The death of actor James Garner is a shock and while many are remembering his legacy as the star of Maverick and The Rockford Files, there is not much talk about his early years. Like his famous characters, Garner had an early life that was just as interesting and almost as troubling, which was actually very common for many actors during the Golden Age of Hollywood. This troubling early life began practically from birth.
James Garner was born under the name James Scott Bumgarner on April 7, 1928 in Norman, Oklahoma. He was the youngest of three sons to parents Mildred Bumgarner and carpet layer Weldon Warren “Bill” Bumgarner. The first hardship the young boy went through was living through the Great Depression Dust-bowl era. Then, at age four his mother passed away.
Eventually he and his brothers, Charles and Jack, were abandoned by their father and were left in the care of relatives. When Bill remarried he reunited with his boys, but they did not adjust well to their new family life. The new stepmom was abusive to the boys, physically and vocally, which would eventually lead to divorce.
When his father made the move to Los Angeles, California, James Garner remained in Oklahoma and soon dropped out of school. When he was sixteen years old close to the end of World War II, he lied about his age to join the Merchant Marines. After the war ended, he relocated to California with his father, where he had a brief stay at Hollywood High School. Garner dropped out again in order to take a job as a model for the Janzen bathing suits company. Garner made this choice because as a model he was earning $25 an hour, which, according to him, was more than what his teachers were earning.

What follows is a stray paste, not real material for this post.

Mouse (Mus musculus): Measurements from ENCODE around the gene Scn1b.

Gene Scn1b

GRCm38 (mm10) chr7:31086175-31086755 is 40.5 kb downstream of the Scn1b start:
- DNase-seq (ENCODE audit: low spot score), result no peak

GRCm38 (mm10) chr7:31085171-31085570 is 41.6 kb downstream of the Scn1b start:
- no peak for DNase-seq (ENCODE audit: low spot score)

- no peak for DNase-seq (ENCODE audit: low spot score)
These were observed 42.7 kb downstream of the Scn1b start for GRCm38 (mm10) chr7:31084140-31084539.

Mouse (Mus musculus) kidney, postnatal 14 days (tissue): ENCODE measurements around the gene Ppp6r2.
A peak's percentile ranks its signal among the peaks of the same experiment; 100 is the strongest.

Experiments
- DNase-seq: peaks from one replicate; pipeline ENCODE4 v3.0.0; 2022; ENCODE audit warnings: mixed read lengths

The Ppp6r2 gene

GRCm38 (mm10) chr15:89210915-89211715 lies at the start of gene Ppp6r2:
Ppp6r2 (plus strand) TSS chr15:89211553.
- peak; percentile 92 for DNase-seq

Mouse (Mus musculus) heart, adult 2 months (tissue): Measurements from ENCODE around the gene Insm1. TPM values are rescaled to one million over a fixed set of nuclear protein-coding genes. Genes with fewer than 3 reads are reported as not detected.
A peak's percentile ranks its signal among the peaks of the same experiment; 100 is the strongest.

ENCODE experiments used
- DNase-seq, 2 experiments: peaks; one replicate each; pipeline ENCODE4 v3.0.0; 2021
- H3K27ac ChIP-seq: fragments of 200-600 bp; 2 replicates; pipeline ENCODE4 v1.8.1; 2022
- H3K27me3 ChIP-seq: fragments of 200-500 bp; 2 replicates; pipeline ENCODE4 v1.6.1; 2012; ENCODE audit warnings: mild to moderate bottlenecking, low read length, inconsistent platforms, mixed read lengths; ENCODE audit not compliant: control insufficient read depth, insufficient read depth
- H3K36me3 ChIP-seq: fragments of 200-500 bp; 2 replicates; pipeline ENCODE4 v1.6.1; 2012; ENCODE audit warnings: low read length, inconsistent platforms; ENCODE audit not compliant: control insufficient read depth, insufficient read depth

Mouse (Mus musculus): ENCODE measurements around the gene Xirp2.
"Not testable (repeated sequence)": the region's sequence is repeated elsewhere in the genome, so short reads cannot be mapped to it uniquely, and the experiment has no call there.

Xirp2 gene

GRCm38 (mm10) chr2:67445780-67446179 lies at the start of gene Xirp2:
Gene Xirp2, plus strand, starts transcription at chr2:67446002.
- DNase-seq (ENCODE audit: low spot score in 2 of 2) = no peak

In 1950, the Korean War was going on and Garner became the first person in Oklahoma to be drafted into the United States Army. During his service, Garner suffered two injuries and received Purple Hearts for both. Upon his return stateside, James Garner’s fame in the early years was just on the horizon.
When he returned, he was in need of a new job. He was approached by a friend who was a talent agent, and got talked into taking on a non-speaking role in a Broadway production of The Caine Mutiny Court Martial. When Garner was not doing his scenes in the play, he would help his fellow actors run over their lines during rehearsals. It was through this process that Garner learned the craft of acting by watching the show’s lead actor, Henry Fonda. Fonda, in a sense, became his acting coach. However, unlike most actors, he viewed acting as a way to earn a living and not as art.
When Court Martial started its run, Garner got noticed by Warner Bros. Studios, and was offered a film contract in 1956. Very soon he was getting several supporting roles, such as Sayonara with the late Marlon Brando in 1957. At the same time, Warner Bros. began crediting him as “James Garner,” instead of Bumgarner.
The actor finally received his big break in 1957 when he was offered the co-starring role in the Western television series Maverick. Originally, the series was intended to have the focus on both the lead gunslingers, Garner’s Bret Maverick, and his brother Bart, portrayed by Jack Kelly. Very quickly, however, the series became the Bret Maverick Show.
The series ended its run in 1960, and for the next decade, Garner continued to act in films. In 1974, Maverick creator Roy Huggins decided to do a somewhat modern-day revival of the Bret Maverick character. That same year, James Garner returned to television in the series The Rockford Files, where he portrayed private investigator Jim Rockford. Once again, viewers were entranced by Garner’s character and the series ran until 1980.
Since then, the actor made countless appearances in both movies and television, including the ABC sitcom 8 Simple Rules and The Notebook in 2004. On July 19, 2014, he passed away at the age of 86. Garner had one of the longest acting careers in Hollywood and received a number of lifetime achievement awards. Since he gained fame in the early years playing an anti-hero, James Garner left an incredible legacy in the entertainment industry.
By Andrew Cerecedes